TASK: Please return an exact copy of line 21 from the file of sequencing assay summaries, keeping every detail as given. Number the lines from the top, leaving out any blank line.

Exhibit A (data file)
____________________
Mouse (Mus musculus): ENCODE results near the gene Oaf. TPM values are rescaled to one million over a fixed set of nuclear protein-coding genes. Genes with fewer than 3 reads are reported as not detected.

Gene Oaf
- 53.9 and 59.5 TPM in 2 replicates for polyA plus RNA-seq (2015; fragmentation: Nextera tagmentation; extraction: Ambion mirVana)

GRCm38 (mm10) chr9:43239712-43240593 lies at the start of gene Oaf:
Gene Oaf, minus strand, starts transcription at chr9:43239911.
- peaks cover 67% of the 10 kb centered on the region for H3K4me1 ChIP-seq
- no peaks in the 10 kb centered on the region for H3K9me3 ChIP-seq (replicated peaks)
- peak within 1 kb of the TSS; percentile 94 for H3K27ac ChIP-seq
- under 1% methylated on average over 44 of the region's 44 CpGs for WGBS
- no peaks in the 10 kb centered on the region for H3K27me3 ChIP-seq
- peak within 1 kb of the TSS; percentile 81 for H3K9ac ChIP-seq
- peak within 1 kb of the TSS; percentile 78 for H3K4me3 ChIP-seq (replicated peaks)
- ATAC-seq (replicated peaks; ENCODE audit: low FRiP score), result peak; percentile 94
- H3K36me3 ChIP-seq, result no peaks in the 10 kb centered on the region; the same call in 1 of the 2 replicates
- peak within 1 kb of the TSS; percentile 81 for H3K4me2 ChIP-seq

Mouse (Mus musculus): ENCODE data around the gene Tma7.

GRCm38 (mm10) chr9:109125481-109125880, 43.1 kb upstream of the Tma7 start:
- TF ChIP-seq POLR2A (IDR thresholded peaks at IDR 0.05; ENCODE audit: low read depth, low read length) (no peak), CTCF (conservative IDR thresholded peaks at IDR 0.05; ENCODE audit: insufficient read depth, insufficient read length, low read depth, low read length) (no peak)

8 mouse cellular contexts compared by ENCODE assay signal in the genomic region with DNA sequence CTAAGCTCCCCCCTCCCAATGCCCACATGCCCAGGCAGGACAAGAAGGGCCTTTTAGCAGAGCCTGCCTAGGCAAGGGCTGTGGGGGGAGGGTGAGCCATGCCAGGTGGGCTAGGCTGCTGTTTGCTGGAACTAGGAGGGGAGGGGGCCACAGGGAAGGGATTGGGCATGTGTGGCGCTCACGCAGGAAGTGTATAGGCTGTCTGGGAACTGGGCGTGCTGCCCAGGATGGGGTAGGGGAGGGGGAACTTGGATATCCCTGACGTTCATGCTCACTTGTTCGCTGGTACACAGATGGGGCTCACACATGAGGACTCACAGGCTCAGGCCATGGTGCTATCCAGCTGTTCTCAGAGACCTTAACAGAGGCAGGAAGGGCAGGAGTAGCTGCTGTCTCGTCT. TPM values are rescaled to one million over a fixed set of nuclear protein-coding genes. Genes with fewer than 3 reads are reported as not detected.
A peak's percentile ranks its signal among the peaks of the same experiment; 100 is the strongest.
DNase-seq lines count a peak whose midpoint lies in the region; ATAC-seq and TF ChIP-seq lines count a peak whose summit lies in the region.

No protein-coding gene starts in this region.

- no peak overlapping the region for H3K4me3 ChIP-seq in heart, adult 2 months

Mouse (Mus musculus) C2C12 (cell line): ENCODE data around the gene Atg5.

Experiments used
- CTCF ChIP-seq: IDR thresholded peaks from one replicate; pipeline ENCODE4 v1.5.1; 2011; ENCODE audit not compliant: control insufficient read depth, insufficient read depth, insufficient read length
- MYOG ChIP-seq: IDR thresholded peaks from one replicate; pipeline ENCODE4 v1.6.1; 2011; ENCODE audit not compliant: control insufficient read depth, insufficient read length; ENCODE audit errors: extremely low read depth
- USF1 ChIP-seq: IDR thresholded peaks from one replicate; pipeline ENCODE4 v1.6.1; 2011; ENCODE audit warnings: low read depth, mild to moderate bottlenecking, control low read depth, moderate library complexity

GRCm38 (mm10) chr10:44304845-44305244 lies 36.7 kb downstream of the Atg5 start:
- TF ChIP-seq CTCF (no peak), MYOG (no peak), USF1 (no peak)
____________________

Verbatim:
DNase-seq lines count a peak whose midpoint lies in the region; ATAC-seq and TF ChIP-seq lines count a peak whose summit lies in the region.